Natural theology: that which is neither civic nor poetic theology (6.10). Augustine has already refuted the civic theology, as earlier Rome’s gods were neither moral nor able to save from attackers. Augustine is now addressing the nature of the gods themselves.

    He quotes Varro to the effect that God is to the world what the soul is to the body. Yet Varro also states that both Jupiter and Janus are the main god, so why two worlds?

    Book VII

    One man contains a multiplicity, but that doesn’t mean there are plural men in him.

    Book VIII

    Knowing: “now when a material object is thus seen in the mind’s eye, it is no longer a material object but the likeness of such an object; and then faculty which perceives this likeness in the mind is neither a material body, nor the likeness of a physical object….this faculty is the human intellect, the rational constituent in the soul of man” (VIII.5).

    If our mind is not a physical object, then how can God be a physical object?

    Sections 18-24; gods of the nations are demons.

    Hermes Trismegistus knew this, and probably knew the demons.

    He knew that Egyptian gods were false, yet he lamented their overthrow.

    Book 9

    1. Summary of the argument so far.

    “Only truth and virtue can offer a centre of resistance against turbulent and degraded passions” (which Augustine previously identified with demons).

    Nature of the soul (9.10).

    In this chapter Augustine wants to refute the notion that demons are intermediaries between God/gods and man. His argument is something like this (9,13)

    1. The demons must have attributes common to both man and the gods, if the Platonists’ argument holds.

    2. The demons only have one attribute in common with the gods (eternity) and three with men, so how can they be intermediaries?

    3. This is even worse for the so-called “good” demons. If the demons were both good and eternal, then they couldn’t be intermediaries, since eternal felicity would bring them closer to the gods.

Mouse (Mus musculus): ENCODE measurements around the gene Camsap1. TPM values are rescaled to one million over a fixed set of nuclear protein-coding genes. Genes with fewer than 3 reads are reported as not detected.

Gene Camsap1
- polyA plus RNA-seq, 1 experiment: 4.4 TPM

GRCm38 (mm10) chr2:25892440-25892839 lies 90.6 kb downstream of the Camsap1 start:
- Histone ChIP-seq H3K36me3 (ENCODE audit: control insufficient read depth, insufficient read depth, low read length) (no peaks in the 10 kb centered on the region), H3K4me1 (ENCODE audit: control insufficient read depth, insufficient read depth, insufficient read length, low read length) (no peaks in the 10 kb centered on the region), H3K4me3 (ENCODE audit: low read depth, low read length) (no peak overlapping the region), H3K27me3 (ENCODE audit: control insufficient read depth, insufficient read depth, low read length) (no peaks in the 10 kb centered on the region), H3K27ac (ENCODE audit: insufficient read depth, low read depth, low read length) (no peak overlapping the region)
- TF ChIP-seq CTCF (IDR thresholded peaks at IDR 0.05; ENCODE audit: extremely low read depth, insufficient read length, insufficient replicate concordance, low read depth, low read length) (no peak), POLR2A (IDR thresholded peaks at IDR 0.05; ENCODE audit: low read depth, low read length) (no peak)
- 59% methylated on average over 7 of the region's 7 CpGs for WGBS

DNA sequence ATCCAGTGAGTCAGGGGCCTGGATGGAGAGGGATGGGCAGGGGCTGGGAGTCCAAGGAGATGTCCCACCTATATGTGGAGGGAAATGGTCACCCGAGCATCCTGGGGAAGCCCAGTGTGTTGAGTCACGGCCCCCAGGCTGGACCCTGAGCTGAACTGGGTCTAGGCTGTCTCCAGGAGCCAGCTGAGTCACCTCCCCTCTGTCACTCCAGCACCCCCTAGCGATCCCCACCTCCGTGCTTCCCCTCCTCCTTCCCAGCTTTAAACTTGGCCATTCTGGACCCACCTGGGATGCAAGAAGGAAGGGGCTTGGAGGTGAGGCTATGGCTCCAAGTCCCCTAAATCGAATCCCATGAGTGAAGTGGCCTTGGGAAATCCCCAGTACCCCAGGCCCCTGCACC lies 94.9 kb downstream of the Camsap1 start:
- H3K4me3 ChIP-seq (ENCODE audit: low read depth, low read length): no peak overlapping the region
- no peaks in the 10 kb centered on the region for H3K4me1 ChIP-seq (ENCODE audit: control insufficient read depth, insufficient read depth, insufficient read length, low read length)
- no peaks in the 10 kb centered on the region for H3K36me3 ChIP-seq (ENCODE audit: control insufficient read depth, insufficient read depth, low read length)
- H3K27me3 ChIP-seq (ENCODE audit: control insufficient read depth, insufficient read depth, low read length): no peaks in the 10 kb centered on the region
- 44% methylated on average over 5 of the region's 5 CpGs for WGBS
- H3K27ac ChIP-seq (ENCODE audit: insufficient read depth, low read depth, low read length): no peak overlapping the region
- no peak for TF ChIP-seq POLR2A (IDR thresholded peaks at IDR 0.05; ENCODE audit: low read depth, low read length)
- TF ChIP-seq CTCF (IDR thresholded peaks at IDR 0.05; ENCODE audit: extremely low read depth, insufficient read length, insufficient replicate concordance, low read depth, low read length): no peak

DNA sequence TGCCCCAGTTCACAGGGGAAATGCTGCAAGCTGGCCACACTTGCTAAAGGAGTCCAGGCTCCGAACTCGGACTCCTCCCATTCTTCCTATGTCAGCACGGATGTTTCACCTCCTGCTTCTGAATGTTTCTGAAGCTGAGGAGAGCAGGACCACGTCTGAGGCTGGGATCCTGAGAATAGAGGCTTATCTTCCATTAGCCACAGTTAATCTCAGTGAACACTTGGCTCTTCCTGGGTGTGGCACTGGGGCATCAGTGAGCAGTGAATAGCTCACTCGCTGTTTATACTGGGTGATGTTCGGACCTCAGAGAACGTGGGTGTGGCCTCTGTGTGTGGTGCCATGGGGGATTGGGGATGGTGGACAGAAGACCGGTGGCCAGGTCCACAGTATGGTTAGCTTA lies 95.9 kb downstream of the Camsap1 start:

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  6. A.Joseph

    A.Joseph Puritan Board Freshman

    His insights are brilliant. Great wisdom in what’s probably his greatest work. However, I’ve bounced around a lot and taken a few breaks. I’ve never actually read the whole book cover to cover. Probably 75%
     
  7. TheInquirer

    TheInquirer Puritan Board Freshman

    I did my Master's Thesis on Augustine - parts of ch.19 are tremendous for his views on loving God, human happiness, and the appointed end of the City of God.

    The work is laborious. Ch.1-10 are mostly an apologetic against the Roman attacks on the Christians and counterattack on various Christian antagonists and pointing out hypocrisy and unbelievability of competing philosophies and religions.

    Ch.11-22 are where it gets more interesting as he lays out his view of God's master plan for humanity. However, Augustine often goes on what we might consider "tangents" as he traces out his thinking and questioning of issues on paper. It can feel like a tough slog sometimes wading through these and he can get somewhat speculative at times. I've picked up and put down this second "volume" several times in favor of reading more pressing material. I want to get through it all at some point but there isn't always an immediate payoff like you might get with a more concise and modern writer. For an excellent and clear translation, the one by New City Press (albeit expensive) is tremendous.

    For most people, I would recommend reading a summary, especially if your passions are directed elsewhere at the moment.

    For Covenant theology - Witsius is going to be the guy for a very in-depth Presbyterian view and Coxe/Owen for aspects of the 1689 Federalist/Particular Baptist view.